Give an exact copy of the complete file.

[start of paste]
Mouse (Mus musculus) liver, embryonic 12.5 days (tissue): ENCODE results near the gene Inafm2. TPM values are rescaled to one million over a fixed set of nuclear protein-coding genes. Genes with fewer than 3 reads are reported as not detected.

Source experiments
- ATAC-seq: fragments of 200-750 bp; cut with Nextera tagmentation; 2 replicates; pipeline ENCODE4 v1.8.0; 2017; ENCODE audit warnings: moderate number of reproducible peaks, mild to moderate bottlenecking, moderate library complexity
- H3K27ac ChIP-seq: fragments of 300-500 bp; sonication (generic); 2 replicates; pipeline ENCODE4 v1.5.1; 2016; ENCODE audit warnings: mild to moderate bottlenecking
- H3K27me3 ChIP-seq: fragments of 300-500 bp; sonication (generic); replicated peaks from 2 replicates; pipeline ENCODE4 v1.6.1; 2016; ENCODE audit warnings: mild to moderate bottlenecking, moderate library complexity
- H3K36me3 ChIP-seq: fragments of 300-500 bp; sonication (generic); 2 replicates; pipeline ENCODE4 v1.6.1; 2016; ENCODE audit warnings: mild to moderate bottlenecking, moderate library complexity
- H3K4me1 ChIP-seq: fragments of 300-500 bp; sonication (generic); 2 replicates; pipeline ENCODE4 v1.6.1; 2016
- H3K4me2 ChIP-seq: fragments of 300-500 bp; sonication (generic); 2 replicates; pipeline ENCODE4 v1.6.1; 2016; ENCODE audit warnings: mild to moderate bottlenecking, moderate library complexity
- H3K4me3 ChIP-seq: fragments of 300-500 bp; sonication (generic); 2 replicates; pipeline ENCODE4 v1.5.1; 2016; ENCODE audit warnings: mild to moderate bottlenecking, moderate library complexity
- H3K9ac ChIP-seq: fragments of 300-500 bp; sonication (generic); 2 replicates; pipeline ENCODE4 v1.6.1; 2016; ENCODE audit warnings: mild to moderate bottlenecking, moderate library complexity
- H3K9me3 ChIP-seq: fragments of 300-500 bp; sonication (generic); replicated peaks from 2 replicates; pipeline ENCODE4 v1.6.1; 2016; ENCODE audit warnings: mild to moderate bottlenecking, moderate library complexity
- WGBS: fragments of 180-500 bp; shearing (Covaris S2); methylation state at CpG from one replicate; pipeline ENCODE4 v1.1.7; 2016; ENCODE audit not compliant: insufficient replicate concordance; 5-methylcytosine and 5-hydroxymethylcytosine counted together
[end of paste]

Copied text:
Mouse (Mus musculus) liver, embryonic 12.5 days (tissue): ENCODE results near the gene Inafm2. TPM values are rescaled to one million over a fixed set of nuclear protein-coding genes. Genes with fewer than 3 reads are reported as not detected.

Source experiments
- ATAC-seq: fragments of 200-750 bp; cut with Nextera tagmentation; 2 replicates; pipeline ENCODE4 v1.8.0; 2017; ENCODE audit warnings: moderate number of reproducible peaks, mild to moderate bottlenecking, moderate library complexity
- H3K27ac ChIP-seq: fragments of 300-500 bp; sonication (generic); 2 replicates; pipeline ENCODE4 v1.5.1; 2016; ENCODE audit warnings: mild to moderate bottlenecking
- H3K27me3 ChIP-seq: fragments of 300-500 bp; sonication (generic); replicated peaks from 2 replicates; pipeline ENCODE4 v1.6.1; 2016; ENCODE audit warnings: mild to moderate bottlenecking, moderate library complexity
- H3K36me3 ChIP-seq: fragments of 300-500 bp; sonication (generic); 2 replicates; pipeline ENCODE4 v1.6.1; 2016; ENCODE audit warnings: mild to moderate bottlenecking, moderate library complexity
- H3K4me1 ChIP-seq: fragments of 300-500 bp; sonication (generic); 2 replicates; pipeline ENCODE4 v1.6.1; 2016
- H3K4me2 ChIP-seq: fragments of 300-500 bp; sonication (generic); 2 replicates; pipeline ENCODE4 v1.6.1; 2016; ENCODE audit warnings: mild to moderate bottlenecking, moderate library complexity
- H3K4me3 ChIP-seq: fragments of 300-500 bp; sonication (generic); 2 replicates; pipeline ENCODE4 v1.5.1; 2016; ENCODE audit warnings: mild to moderate bottlenecking, moderate library complexity
- H3K9ac ChIP-seq: fragments of 300-500 bp; sonication (generic); 2 replicates; pipeline ENCODE4 v1.6.1; 2016; ENCODE audit warnings: mild to moderate bottlenecking, moderate library complexity
- H3K9me3 ChIP-seq: fragments of 300-500 bp; sonication (generic); replicated peaks from 2 replicates; pipeline ENCODE4 v1.6.1; 2016; ENCODE audit warnings: mild to moderate bottlenecking, moderate library complexity
- WGBS: fragments of 180-500 bp; shearing (Covaris S2); methylation state at CpG from one replicate; pipeline ENCODE4 v1.1.7; 2016; ENCODE audit not compliant: insufficient replicate concordance; 5-methylcytosine and 5-hydroxymethylcytosine counted together